Strategic Style

Welcome

Welcome to "Strategic Style".  Unlike most fashion blogs. it doesn’t spotlight how great I look in the hottest seasonal trends. I occasionally use my clothes as examples, but this blog isn’t about ME - or about trends either.

It’s about YOU, and classic design principles to determine wardrobe choices that showcase the fabulous things  about you.  Then you'll shop strategically, dress effortlessly and feel confident about your appearance no matter your lifestyle, age, size or budget.

It is the clothes’ responsibility to make YOU look good  -- not the other way around.  You'll look  best in clothes and accessories that have “points of connection” to you.  The more characteristics in common between you and your clothes, the more fabulous you'll look. Your stuff will look classier too, based on that repetition.

Things that connect with you also connect with one another, creating more mix-and-match than you ever imagined.  Shop less, spend less and feel great about how you look every day. Put wardrobe issues on the back burner and head out the door every day with confidence to play your special role in the world!   Welcome aboard!

Reader Example of Value Contrast

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After last week’s post about value contrast levels, a reader named Valerie emailed me a photo of her outfit and asked for input.  I though the ensuing discussion might interest the rest of our group, and Valerie agreed to share it. Valerie described herself as high-contrast, with a preference for black-and-white and bright colors.  The outfit in question consists of dark-wash jeans (obviously not visible in the headshot), a soft white tee and light blue long vest, popped with the bright scarf. 

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Invaluable Info on Value Contrast.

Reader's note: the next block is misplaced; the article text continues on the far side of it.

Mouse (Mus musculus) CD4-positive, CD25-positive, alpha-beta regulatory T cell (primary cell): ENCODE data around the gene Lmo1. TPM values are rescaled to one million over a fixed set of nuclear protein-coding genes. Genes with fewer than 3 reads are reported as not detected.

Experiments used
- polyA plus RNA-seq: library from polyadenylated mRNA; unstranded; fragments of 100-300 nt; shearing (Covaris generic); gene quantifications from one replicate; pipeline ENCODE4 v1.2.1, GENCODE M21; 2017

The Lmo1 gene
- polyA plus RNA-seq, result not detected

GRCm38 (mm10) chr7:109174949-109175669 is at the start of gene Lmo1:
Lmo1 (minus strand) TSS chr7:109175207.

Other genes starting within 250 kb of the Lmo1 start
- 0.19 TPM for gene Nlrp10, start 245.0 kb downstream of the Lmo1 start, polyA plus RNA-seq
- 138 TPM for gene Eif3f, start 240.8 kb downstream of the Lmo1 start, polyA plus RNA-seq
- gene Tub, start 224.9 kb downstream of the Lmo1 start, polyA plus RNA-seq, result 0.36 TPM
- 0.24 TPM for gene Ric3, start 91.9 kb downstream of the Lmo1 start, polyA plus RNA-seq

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In any visual composition, attention goes first and foremost to the area of greatest light/dark or bright/dark contrast.  Since the objective of an optimal outfit is putting the attention on your face, that means that you never want to wear a color combination with more light/dark contrast that you see in your personal color pattern. What is the darkest element of your personal coloring?  Hair?  Eyes? What is the lightest element?  Skin?  Hair? The step of difference between the two is the greatest degree of contrast you should wear.

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Finding Color Value Balance

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“Value” means how light or dark a color appears.  Your personal color pattern has value too.  When the two don’t connect, your head looks disconnected from your body – that’s kind of weird, no?   And it makes you look shorter and heavier – not too many woman are looking for that effect! Here are two pretty jarring examples of the disconnect, taken from celebrity photos in a popular fashion magazine.  See how their heads seem to be almost floating away?  Just not really part of the same picture with the outfit? 

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Color Certainty is the Key

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Nothing – absolutely nothing – is more critical to looking your personal best than defining your unique group of most flattering colors.  Color is the first thing people notice about what you are wearing.  It’s more important that than the figure-flattery of the style.  More important than the fit.  More important than the price tag or the designer name.  Some of those other things are important … but NOTHING is more foundational than getting the color right.

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Finding Your “Key Neutral”

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Although the retail fashion world insists that every woman should choose black as her base neutral, they do that to make their inventory management more profitable, not because it makes us all look our best.  In truth, the more enhancing neutral for a woman’s wardrobe nearly always relates closely to her hair color. We are talking about the hair color people see, whether that is natural or enhanced. (The exception: if you’ve colored your hair some far-out shade that doesn’t relate to the rest of your coloring. Then we need to talk.)

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